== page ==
Traders preparing for another wild Friday
It looks like tomorrow could very well be yet another episode of As the U.S. Economy Turns, as traders await the March 2009 jobs report, to be released by the U.S. Labor Department at 8:30 a.m. EDT.
Hopefully, it won't become another down-goes-the-Dow day, though analysts and economists haven't ruled it out. Nearly everyone in economics and public policy circles is preparing for another sobering report. Economists surveyed by Bloomberg News expect the March jobs report to show a loss of 650,000 jobs.
Since the recession started, the U.S. economy has lost more than 4.4 million jobs, including a staggering 1.9 million in the past three months.
Some recent positive signs for U.S. economy
The report comes amid recent, albeit mild, positive signs for the U.S. and international economies. U.S. factory orders increased 1.8 percent in February, the U.S. Commerce Department announced Thursday, better than expectations, a data point that suggests the rate of the U.S. contraction is, at minimum, slowing. Also, G-20 leaders in London said they would increase International Monetary Funding to $750 billion, agreed to new rules on pay and bonuses, and said member nations will commit $5 trillion in fiscal stimulus by the end of 2010, Reuters reported Thursday.
Nevertheless, the large U.S. job losses since the recession's start in December 2007, and particularly in the past three to six months, have spawned fears that the economy is falling in to a depression. Will a second Great Depression, which economists define as a one-year decline in U.S. GDP of -10 percent or more, occur? No economist can incontrovertibly predict that, but it is safe to predict that if the U.S. economy continues to lose 500,000 jobs a month, it will be in a depression.
During the Reagan recession of 1981-82, which was a bad recession that saw unemployment rise to more than 12 percent, U.S. GDP fell three percent. The Congressional Budget Office forecasts U.S. GDP to fall 2.2 percent in 2009 -- a very serious, damaging recession, but still not Great Depression levels (pdf). That said, the job loss trend is horrible, and if the United States fails to stabilize the financial system and get credit flowing more freely to businesses and consumers, one could see how unemployment levels could rise to near-depression levels.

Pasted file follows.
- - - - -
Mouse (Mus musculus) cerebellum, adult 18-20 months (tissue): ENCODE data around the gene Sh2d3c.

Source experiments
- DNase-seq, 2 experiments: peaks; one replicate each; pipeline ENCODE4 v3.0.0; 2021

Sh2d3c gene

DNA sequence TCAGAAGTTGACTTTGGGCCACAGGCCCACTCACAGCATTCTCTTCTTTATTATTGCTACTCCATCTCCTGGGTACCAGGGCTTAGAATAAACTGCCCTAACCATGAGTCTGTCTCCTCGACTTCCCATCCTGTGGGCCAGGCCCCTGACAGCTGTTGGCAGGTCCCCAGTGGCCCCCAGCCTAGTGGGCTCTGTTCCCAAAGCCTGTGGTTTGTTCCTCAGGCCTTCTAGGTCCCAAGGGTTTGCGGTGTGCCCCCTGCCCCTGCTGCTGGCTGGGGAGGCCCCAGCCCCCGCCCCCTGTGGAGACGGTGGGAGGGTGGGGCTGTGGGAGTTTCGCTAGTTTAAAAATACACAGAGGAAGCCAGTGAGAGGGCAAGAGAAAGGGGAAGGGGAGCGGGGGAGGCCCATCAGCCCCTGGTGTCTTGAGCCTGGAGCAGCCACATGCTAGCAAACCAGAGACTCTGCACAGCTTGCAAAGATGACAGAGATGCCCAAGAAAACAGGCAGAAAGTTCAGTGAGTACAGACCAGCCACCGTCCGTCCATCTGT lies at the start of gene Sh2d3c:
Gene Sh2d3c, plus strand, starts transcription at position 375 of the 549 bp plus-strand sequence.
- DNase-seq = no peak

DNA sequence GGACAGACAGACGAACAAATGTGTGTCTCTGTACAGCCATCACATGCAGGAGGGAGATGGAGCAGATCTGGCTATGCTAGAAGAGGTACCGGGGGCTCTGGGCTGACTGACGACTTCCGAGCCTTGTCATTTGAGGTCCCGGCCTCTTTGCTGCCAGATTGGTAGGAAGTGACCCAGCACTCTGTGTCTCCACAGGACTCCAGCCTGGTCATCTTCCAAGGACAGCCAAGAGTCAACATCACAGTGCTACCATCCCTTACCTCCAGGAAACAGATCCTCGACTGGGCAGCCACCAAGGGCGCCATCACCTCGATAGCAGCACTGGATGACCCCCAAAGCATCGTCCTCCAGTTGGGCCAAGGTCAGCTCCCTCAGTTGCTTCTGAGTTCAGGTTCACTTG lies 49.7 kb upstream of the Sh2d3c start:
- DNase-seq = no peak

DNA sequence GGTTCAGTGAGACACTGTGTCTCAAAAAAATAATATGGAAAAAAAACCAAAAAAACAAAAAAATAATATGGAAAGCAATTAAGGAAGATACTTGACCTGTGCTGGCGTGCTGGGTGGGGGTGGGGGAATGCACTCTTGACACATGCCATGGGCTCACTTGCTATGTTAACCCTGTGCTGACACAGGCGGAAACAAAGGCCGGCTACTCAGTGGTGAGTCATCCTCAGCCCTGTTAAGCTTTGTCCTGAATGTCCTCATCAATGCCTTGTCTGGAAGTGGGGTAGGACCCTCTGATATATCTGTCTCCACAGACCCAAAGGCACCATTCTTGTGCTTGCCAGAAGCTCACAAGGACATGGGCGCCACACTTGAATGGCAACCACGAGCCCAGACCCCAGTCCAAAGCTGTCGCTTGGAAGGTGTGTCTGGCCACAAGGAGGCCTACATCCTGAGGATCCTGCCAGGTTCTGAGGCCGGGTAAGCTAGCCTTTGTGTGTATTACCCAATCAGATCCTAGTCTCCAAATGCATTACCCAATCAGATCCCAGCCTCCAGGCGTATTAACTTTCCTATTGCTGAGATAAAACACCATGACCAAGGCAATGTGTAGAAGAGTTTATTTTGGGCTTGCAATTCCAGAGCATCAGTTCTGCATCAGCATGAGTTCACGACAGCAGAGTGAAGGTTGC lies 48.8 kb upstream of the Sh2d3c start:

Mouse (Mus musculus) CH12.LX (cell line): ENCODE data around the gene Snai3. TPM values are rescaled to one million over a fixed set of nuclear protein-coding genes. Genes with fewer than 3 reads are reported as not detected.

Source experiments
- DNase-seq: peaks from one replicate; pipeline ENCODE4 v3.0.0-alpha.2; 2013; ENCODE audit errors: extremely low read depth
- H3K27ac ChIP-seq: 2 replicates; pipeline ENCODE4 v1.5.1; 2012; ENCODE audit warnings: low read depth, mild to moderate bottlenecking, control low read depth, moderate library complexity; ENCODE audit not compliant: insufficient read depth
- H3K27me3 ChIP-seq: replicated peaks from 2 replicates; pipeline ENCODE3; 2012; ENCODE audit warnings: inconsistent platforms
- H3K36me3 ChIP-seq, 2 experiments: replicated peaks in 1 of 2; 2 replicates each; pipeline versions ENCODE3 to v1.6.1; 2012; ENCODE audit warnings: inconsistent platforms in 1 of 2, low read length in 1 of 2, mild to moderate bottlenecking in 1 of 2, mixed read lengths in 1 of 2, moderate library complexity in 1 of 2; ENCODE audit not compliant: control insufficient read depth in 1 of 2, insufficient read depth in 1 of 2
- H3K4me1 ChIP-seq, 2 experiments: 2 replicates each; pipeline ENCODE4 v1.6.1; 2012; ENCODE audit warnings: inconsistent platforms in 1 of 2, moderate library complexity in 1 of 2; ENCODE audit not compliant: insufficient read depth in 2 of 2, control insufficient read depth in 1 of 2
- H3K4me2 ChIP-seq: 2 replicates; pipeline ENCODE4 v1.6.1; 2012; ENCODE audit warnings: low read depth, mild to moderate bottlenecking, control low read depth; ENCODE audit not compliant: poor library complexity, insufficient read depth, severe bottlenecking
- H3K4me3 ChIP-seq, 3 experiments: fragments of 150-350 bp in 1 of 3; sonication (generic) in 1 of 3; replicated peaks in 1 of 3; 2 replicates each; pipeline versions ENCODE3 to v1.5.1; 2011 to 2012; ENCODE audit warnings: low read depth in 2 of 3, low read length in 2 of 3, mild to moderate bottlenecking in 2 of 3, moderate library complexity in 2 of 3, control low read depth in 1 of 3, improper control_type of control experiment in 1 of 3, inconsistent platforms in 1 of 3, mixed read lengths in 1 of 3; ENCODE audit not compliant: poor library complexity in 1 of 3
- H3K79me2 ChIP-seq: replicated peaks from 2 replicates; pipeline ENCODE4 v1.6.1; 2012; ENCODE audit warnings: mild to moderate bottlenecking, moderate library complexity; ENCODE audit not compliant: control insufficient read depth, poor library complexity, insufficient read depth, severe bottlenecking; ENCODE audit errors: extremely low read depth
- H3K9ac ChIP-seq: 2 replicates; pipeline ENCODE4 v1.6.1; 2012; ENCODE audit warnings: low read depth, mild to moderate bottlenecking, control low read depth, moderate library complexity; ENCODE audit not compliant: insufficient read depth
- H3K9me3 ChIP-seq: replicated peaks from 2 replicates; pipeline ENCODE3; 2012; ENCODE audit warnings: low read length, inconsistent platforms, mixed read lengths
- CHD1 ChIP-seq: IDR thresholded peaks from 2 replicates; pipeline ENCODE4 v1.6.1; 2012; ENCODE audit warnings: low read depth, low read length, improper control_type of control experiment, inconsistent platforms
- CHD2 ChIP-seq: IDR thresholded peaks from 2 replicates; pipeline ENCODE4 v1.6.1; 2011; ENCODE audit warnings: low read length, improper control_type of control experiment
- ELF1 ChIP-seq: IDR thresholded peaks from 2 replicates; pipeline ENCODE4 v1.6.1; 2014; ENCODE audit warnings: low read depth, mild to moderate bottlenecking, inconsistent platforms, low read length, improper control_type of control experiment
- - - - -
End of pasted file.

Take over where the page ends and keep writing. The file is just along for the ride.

Rising unemployment, and the demand it takes out of the economy, places the onus on the federal government to increase employment by fiscal stimulus, so says Thomas Worsley, who served as an economist for President Franklin D. Roosevelt during the Great Depression, Bloomberg News reported. "The question is, can we spend enough with peacetime spending to get us out?" Worsley said. "You have to get enough spending going to get private enterprise interested in taking chances on investing." He added that the current pronounced recession has vindicated John Maynard Keynes' argument supporting pump-priming.
A battle between institutional bulls and bears
A better-than-expected March jobs report -- that would be fewer than, say, 550,000 jobs lost -- would likely be seized on by the bulls as further evidence that a recession bottom is approaching. And by mid-day Thursday, it appeared market bulls were positioning themselves for that possibility, and also cheering the good G-20 news, as the Dow had surged more than 250 points to trade above 8,000.
The bulls also like to point to U.S. Federal Reserve Chairman Ben Bernanke's 60 Minutes interview, during which the chairman said he saw "green shoots" sprouting in the U.S. economy, and the Fed's Term Asset-Backed Securities Loan Facility (TABSLF), as further evidence that credit markets are normalizing.
Conversely, a worse-than-expected March jobs report -- more than 700,000 jobs lost -- would likely put the bears' argument back in focus. The bears argue that weak demand, high unemployment, scant household formation, weak business investment, declining exports, and the hangover from a housing sector with a 10-11 inventory of new and existing homes, will all weigh on GDP through 2009 and well into 2010, and at best lead to only a modest rebound in GDP in 2010. U.S. GDP declined at a 6.3 percent annual rate in Q4 2008.
Economic Analysis: One cannot underscore enough the economic and stock market importance of the monthly jobs report. It's the most important economic data point in the U.S. economy right now, and for the foreseeable future. Moreover, the report has economic, political, and social ramifications.
Further, although the recession began under President George W. Bush, from a political standpoint, that's irrelevant now. President Obama and the Democratic-led Congress are responsible for the U.S. economy now, and investors and voters will judge them largely on their ability to right the economy, which includes creating jobs. If they succeed, the U.S.'s market economy resumes its merry path. If they fail, it's difficult to predict the policy reforms that would follow from unemployment rates rising to post-World War II highs, but it is safe to assume that there would be major policy reforms.
Financial Editor Joseph Lazzaro is writing a book on the U.S. presidency and the U.S. economy.